Climate change means that Europe’s insect pest invasion is going to get worse. Scientists in the Department of Biology at the University of Fribourg, in collaboration with the Swiss Research Station Agroscope ART and the University of Neuenburg, have discovered factors which have an effect on the probability of insect pests taking hold in Europe.
The Northern Corn Rootworm (Diabrotica barberi) at work (Picture: Wikimedia).
In this study, which was published in the online journal Diversity & Distributions, researchers in the Department of Biology at the University of Fribourg have established the influence of global trade in agricultural products, cultivation of host plants and climate on the probability of insect pests taking hold in Europe. The scientists discovered that though all three of these factors exert a strong influence on where Europe will be infested with insect pests, it is actually the size of the area under the cultivation of host plants that is crucial. The research team has put together a list of European countries which – according to their calculations – are most likely to become the next “victims” of an invasion by insect pests. Italy, France, Spain, Hungary and Germany feature on this list. The scientists also drew up a list of the most likely insect candidates. Amongst others, the list features the Oriental Cotton Leafworm, (Spodoptera litura), the Northern Corn Rootworm (Diabrotica barberi) and the Sugarbeet Wireworm (Pheletes californicus).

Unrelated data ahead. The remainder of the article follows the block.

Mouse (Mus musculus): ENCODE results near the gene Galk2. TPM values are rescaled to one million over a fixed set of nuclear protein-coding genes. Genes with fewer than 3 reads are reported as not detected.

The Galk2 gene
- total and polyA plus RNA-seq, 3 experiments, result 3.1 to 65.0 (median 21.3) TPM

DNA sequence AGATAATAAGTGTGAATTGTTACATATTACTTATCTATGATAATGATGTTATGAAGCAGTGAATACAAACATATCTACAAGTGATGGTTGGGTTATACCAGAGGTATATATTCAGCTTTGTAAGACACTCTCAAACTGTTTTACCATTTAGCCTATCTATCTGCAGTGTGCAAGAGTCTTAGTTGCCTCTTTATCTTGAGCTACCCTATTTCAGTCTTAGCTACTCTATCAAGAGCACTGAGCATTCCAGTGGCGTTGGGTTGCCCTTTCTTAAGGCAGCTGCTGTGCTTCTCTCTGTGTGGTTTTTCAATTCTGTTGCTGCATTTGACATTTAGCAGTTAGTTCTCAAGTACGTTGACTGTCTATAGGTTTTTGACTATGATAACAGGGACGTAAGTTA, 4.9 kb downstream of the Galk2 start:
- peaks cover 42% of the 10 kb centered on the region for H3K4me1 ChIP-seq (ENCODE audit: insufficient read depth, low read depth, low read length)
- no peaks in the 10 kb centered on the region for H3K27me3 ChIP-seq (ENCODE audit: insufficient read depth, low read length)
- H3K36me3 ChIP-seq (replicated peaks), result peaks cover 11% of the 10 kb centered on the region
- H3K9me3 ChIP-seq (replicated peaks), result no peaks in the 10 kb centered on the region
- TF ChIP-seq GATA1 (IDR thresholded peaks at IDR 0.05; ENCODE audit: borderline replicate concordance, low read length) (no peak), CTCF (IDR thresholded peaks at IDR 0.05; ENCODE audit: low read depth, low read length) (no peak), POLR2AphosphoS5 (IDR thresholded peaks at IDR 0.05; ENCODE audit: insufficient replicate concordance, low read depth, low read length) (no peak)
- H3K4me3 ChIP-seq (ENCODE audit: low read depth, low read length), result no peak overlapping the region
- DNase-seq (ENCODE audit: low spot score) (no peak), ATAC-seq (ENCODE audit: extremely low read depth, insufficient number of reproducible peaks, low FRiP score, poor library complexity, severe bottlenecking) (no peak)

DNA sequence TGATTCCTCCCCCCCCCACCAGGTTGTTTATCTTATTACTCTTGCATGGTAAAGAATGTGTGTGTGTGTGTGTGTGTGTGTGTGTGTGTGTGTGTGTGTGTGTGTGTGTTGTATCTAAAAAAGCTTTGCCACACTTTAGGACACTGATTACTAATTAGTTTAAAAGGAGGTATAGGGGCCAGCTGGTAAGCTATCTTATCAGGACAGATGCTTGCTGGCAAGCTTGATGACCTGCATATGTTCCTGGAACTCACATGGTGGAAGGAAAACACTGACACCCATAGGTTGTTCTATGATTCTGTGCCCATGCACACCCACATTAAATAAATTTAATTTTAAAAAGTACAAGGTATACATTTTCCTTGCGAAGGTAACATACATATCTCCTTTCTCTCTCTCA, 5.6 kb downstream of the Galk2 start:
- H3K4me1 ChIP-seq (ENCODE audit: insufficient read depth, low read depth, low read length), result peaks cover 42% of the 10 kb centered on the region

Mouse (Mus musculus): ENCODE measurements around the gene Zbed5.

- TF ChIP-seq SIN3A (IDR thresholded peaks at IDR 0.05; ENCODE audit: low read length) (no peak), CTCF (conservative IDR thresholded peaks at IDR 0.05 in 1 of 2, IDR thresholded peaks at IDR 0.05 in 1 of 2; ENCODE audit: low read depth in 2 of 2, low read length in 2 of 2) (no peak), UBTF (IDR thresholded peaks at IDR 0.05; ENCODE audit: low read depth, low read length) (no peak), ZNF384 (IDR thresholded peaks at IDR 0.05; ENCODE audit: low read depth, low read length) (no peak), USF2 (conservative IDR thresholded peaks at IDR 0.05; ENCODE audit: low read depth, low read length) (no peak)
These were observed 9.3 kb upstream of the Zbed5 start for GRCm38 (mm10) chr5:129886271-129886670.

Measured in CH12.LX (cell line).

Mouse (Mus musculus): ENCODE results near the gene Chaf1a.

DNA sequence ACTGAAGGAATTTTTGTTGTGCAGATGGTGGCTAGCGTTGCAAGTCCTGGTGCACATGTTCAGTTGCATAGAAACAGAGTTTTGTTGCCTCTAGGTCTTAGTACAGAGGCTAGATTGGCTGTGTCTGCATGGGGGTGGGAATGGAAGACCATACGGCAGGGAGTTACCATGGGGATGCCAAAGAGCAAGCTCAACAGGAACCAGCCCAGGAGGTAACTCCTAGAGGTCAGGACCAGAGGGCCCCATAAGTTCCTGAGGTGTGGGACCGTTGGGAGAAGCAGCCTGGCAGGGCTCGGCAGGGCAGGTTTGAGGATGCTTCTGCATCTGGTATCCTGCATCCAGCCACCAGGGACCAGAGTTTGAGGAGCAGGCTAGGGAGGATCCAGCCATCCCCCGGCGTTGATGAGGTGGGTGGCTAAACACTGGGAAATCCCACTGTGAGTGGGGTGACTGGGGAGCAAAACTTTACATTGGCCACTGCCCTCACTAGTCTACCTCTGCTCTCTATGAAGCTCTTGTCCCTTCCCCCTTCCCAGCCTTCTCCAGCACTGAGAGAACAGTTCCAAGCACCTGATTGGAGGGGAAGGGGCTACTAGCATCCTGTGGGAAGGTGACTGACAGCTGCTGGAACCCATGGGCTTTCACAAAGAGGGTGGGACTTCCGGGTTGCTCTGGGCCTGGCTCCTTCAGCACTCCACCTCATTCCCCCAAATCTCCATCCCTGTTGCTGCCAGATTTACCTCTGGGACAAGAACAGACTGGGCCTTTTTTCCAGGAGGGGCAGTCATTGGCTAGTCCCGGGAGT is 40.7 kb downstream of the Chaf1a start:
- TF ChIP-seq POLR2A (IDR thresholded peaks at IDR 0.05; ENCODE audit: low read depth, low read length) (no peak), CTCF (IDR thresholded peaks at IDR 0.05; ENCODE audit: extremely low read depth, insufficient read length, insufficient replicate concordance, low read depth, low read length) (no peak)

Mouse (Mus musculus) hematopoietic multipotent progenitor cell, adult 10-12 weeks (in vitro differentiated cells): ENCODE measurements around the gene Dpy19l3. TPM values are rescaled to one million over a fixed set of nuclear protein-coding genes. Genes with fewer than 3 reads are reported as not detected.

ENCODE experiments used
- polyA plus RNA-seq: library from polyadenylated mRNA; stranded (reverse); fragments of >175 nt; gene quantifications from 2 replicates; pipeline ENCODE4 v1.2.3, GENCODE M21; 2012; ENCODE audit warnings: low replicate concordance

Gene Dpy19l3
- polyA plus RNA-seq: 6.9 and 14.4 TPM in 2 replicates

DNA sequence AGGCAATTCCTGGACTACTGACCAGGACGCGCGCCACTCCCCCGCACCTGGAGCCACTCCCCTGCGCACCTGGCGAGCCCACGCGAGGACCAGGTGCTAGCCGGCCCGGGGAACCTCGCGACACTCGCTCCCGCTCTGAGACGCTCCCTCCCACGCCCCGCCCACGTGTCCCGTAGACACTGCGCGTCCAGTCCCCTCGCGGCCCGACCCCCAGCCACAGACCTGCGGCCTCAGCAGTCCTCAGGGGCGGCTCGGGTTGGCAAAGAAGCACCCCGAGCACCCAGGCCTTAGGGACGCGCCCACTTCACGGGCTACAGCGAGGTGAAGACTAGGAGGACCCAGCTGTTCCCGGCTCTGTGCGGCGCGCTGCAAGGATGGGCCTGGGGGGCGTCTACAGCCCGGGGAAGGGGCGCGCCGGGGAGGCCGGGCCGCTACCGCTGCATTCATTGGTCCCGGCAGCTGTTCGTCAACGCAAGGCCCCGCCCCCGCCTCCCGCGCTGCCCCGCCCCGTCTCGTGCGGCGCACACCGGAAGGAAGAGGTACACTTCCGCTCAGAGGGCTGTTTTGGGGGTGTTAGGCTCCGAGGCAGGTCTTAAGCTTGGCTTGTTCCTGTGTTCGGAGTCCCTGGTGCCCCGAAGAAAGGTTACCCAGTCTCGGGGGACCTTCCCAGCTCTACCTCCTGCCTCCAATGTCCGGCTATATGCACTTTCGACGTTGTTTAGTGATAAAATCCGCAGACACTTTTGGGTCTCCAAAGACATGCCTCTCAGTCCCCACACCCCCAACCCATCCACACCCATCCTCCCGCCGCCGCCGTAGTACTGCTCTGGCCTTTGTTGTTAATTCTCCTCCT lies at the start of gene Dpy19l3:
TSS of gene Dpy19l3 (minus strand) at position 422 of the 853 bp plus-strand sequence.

According to the results of the study, north-eastern European countries in particular will be exposed to the risk of new invasions by insect pests as climate change progresses, rather than central European countries, whose risk will even diminish. These results have the potential to aid national plant protection authorities in, for example, developing specific control strategies geared to the level of risk of the affected countries.
The study, which bears the title “Quarantine arthropod invasions in Europe: the role of climate, hosts and propagule pressure“ is a follow-up study of the research project “Gaps in Border Controls are related to Quarantine Alien Insect Invasions in Europe”, which was able to show that defective border control of agricultural products can lead to invasions of insect pests in Europe.
Link to the Study:
Contact: Sven Bacher, Department of Biology, firstname.lastname@example.org, 026 300 88 22